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Hong Kong protests: Why Chinese media has been focusing on Britain's colonial past

Cankao Xiaoxi (Reference News) – China’s largest paper by circulation – recently ran with the headline: 'British politician indulging in bygone colonial fantasy'

Qing Cao
Durham University
Wednesday 14 August 2019 09:06 BST
Protests have escalated in scale over the past few weeks
Protests have escalated in scale over the past few weeks (Reuters)

Over recent weeks, mass protests against proposed changes to extradition law in Hong Kong have escalated into a major crisis. In the latest round of protests, tens of thousands took the streets.

In the West, the media has reported this as a struggle for basic rights and freedoms. In China, coverage has been limited as the protests are perceived to be negative. But in what restricted reporting that there has been, the perspective is very different from the West, and reflects deep-seated Chinese views about colonial interference in Hong Kong.

On 3 July, the Chinese ambassador to the UK, Liu Xiaoming, held a rare press conference on Hong Kong’s protests. In reply to a reporter’s question, he remarked that “for some in the UK, Hong Kong is still a colony under the British rule … some politicians live in a colonial fantasy”. The comment resonated strongly in the Chinese media which sees the British response to the protest as the latest episode of post-colonial meddling in Hong Kong’s affairs.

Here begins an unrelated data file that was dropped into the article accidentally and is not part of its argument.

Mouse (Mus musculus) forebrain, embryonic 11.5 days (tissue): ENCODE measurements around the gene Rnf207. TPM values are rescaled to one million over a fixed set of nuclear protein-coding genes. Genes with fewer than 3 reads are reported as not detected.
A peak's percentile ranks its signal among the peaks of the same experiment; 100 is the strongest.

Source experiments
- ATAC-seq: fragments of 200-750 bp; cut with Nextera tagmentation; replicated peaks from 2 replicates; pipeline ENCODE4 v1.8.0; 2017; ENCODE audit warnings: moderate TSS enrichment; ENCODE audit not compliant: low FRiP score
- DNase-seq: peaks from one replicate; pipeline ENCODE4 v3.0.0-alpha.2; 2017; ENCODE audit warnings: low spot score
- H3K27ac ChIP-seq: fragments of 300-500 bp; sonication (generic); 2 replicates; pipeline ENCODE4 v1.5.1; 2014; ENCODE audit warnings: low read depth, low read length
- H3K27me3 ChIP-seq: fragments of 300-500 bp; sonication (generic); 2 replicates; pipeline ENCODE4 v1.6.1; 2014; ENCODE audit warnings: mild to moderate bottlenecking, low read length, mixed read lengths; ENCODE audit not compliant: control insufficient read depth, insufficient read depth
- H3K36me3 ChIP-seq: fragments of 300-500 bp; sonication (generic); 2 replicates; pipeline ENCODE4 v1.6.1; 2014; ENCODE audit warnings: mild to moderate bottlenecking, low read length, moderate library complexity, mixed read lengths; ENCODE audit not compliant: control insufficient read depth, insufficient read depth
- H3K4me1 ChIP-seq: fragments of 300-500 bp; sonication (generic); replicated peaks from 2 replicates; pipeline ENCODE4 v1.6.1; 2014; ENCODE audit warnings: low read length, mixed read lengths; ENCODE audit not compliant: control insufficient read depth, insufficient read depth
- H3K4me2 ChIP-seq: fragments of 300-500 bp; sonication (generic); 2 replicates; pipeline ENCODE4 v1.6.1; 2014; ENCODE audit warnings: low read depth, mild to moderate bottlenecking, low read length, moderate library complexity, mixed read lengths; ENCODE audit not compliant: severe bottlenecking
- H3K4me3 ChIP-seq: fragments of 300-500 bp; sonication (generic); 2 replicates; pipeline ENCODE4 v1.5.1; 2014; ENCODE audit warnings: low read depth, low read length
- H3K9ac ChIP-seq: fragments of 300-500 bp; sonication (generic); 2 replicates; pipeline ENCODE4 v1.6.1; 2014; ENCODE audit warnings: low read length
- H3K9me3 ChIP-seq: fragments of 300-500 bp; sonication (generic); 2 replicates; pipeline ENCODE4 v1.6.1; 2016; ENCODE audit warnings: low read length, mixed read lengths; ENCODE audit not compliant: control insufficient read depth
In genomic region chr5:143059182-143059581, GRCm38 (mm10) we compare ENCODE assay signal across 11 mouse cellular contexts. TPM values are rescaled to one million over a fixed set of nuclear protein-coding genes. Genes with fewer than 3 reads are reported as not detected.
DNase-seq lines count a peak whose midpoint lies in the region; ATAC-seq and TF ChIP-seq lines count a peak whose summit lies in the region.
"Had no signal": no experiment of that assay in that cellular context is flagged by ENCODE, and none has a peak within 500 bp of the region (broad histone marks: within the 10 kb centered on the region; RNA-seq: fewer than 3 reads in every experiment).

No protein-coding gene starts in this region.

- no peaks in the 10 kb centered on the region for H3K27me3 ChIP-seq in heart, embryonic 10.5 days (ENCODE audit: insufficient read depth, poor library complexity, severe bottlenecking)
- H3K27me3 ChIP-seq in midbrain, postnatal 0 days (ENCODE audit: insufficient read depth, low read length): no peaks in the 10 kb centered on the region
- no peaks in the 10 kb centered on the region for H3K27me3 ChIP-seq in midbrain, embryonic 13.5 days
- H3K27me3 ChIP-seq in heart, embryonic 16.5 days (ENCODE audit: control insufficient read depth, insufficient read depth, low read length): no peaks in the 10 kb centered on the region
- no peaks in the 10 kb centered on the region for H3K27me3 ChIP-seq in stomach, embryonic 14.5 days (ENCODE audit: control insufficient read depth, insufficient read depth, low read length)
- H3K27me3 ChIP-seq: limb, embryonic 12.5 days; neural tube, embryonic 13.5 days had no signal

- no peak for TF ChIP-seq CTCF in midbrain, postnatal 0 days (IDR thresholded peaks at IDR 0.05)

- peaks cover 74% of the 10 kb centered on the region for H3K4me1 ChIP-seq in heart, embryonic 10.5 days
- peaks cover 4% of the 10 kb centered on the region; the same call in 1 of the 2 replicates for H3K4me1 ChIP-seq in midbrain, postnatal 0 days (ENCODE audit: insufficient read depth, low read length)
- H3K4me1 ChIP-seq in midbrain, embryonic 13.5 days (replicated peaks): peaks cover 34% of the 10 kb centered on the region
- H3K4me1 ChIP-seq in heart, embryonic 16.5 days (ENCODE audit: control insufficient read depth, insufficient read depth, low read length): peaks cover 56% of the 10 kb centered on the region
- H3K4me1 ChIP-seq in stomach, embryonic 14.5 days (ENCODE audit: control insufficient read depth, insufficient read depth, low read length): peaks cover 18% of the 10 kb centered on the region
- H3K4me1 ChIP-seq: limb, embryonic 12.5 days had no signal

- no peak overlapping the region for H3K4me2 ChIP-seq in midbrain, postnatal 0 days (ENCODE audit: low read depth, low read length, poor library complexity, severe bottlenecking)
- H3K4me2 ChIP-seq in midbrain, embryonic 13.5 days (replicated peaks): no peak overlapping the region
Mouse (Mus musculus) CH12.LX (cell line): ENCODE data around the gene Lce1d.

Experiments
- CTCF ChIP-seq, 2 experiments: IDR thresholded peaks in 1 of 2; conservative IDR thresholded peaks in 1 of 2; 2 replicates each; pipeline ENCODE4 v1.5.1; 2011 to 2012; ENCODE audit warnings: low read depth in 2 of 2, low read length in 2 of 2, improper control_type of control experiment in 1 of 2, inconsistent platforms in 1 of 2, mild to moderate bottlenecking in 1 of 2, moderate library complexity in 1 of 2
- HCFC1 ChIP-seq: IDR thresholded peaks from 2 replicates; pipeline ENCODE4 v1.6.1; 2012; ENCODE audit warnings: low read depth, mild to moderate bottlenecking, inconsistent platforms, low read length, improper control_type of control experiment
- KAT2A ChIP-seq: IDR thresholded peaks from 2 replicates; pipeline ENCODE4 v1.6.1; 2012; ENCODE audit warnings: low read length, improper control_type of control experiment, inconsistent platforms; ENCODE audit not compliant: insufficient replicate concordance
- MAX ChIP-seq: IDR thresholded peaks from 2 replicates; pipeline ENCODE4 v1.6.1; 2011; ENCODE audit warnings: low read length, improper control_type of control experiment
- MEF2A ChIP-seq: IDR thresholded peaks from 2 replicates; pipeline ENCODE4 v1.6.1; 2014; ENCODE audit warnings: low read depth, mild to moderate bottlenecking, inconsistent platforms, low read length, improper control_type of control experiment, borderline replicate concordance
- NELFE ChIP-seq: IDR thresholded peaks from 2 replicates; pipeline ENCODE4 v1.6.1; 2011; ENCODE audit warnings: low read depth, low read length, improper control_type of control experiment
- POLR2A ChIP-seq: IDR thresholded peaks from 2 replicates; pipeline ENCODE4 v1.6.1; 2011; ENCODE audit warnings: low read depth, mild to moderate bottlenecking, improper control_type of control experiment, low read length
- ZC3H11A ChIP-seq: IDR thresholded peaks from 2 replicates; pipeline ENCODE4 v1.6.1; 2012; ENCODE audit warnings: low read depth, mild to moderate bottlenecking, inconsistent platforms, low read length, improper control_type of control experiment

The fact that protesters stormed Hong Kong’s legislature on July 1, the anniversary of the handover of Hong Kong’s sovereignty from the UK to China, was crucial to the reaction. The violence on the day, and the British response, were intolerable to China, touching on a history China tries to forget – what’s known as “a century of humiliation” that began in the 1839 Opium War.

For the Chinese media, Hong Kong’s protests are viewed largely through this historical lens of colonialism. For many Chinese people, Hong Kong is associated with the Nanjing Treaty, the first in a series of unequal treaties imposed by Western powers on China which ceded Hong Kong to Britain in 1842. The memory of this is ingrained in the Chinese national psyche through pervasive historiography and school textbooks.

In limited Chinese reports on Hong Kong protests, the ambassador’s response to the British government appears widely. Cankao Xiaoxi (Reference News) – China’s largest paper by circulation – ran with the headline: “British politician indulging in bygone colonial fantasy.” This colonial reference framed the current protests in the lens of historical injustice.

Read more: Extremist mobs? How China's propaganda machine tried to control the message in the Hong Kong protests

Hong Kong’s handover: then and now

The emotive language echoes the sentiments of Chinese media coverage back at the handover in 1997, something I’ve studied in my own research. The headline in China’s People Daily stated the handover was a “great event for the Chinese nation that will go down in the annals of history forever; the victory for the universal course of peace and justice”.